Open up plates INSIDE the Incubators (upto 4hrs).
Open up 1 plate and touch the agar with your fingers..this acts as a positive control.
Have 1 unopened plate...this acts as your negative control (to make sure that your plates are sterile in the first place)... and then incubate at 37 like the others.


I have done this on many occassions and have always found the hood and TC Enviroment clear.....the only positives I normally get are the finger test and the Incubators (inside)

#5 rhombus

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Posted 15 December 2009 - 03:18 AM

Yes, and I've been driving myself insane doing so. One does not simply become terrible at cell culture techniques and, like I said, I've never had any problems with contamination before, never mind an issue of this size. I think part of the reason that I was told what I was told is that no one wants to accept that the hood is broken/contaminated (then accepting all the time and work that has to go into fixing it) - but we've got another hood that I'll be using from now on and hopefully my contamination-free cells will be convincing enough.



Biological safety cabinets these days have very sensitive monitoring devices that usual monitor:
Inflow rates
Downflow rates
Seals within the cabinet front

If any of these are below acceptable levels, then the alarms should be going off. These are all under Britsih standards and apply to all cabinet manufacturers. If your cabinets are that old that they do not have these devices....THEN DO NOT USE THEM.

What is not covered is the integrity of the HEPA filter...this is the filter that gives you the sterile laminar flow. If this has been compromised then it is possible that product protection has been compromised as well.

I do have to say that most yeast infections....come from the operator themselves. It would be useful to pour "settle plates" and test the cabinet and lab environment. The standard practice is to:-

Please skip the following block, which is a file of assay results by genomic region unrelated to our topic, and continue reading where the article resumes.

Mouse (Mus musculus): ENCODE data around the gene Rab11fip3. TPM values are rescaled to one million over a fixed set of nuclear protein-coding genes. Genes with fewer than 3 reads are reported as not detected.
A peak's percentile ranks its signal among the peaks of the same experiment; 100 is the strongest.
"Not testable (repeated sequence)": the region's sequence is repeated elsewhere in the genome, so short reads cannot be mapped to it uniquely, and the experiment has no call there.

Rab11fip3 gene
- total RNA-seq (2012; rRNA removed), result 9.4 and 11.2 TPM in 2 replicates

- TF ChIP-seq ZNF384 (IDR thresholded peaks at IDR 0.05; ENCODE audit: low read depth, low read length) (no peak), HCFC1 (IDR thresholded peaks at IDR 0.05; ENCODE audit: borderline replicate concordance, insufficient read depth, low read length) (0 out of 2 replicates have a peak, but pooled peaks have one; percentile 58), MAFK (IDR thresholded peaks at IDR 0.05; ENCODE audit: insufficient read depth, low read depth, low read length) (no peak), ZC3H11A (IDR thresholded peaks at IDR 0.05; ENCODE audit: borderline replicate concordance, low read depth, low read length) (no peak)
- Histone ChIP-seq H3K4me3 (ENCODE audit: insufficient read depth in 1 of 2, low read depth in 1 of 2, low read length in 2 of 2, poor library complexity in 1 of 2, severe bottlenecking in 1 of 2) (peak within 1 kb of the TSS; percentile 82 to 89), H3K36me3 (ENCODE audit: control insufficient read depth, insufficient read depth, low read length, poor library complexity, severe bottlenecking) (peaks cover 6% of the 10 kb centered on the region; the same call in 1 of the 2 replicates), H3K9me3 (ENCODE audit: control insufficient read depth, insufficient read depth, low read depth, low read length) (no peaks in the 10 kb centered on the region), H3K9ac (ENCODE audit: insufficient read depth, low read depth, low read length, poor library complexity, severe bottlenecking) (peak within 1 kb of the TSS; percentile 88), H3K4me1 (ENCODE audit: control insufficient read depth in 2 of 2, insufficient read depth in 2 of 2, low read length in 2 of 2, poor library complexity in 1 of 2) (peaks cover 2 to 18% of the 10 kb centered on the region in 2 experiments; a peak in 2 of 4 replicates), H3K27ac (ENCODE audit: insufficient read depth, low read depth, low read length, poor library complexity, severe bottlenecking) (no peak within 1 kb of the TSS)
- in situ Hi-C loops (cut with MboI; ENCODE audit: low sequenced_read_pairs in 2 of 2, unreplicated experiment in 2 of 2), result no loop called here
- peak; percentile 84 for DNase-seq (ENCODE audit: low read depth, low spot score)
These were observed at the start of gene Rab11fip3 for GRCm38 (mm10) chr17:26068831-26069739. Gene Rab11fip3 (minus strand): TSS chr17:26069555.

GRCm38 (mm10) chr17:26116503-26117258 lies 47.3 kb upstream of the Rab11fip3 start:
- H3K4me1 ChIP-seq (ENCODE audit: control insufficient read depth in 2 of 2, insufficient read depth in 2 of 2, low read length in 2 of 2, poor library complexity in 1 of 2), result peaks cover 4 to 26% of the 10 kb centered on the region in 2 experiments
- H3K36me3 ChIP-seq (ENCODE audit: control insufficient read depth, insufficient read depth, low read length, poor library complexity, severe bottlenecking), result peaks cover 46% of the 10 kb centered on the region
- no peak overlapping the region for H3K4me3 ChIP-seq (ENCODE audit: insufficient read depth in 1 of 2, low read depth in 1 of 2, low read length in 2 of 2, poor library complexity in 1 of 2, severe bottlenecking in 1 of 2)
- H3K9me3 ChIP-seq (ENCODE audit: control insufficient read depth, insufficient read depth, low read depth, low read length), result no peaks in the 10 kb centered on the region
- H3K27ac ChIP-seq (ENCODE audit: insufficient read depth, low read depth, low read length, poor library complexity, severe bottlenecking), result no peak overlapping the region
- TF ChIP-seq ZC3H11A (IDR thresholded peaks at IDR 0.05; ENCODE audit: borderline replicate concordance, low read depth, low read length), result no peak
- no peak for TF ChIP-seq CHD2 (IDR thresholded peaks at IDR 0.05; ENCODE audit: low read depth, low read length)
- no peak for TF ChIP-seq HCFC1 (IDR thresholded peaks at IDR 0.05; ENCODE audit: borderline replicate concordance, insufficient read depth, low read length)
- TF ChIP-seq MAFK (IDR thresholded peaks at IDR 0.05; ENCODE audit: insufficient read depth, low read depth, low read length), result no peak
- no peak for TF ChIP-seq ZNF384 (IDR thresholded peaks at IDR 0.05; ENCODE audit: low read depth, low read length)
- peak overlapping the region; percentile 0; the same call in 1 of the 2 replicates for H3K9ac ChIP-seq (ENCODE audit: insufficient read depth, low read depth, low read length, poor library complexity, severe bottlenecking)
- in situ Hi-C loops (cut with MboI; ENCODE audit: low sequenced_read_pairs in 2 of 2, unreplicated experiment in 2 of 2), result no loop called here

Open 6 plates inside the cabinet for upto 4 hours and then incubate at 37oC for 3 days.
Open up plates (upto 4hrs) all around the TC lab... i.e. next to the waterbath, on top of incubators etc and then incubate as above.
Open up plates INSIDE the Incubators (upto 4hrs).
Open up 1 plate and touch the agar with your fingers..this acts as a positive control.
Have 1 unopened plate...this acts as your negative control (to make sure that your plates are sterile in the first place)... and then incubate at 37 like the others.


I have done this on many occassions and have always found the hood and TC Enviroment clear.....the only positives I normally get are the finger test and the Incubators (inside)




I do hope this is useful and gives you some ideas.......



Kindest regards

Uncle Rhombus

#6 Josthashi

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Posted 15 December 2009 - 05:31 AM

Thanks so much, I'm sure it's a combination of human error and equipment malfunction, I'll just be so relieved when I figure it all out.

#7 Josthashi

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Posted 22 December 2009 - 10:47 AM

Just an update:

Yes, our hood blower was broken and we have to assume the old hood is contaminated until it's fixed/cleaned, and yes, some of the contamination may be traced to that. However: the main source of the contamination was found to be the collagenase!

So remember: always filter-sterilize! Nasty yeast may be living in your collagenase! Don't let a seemingly tiny mistake ruin all your hard work!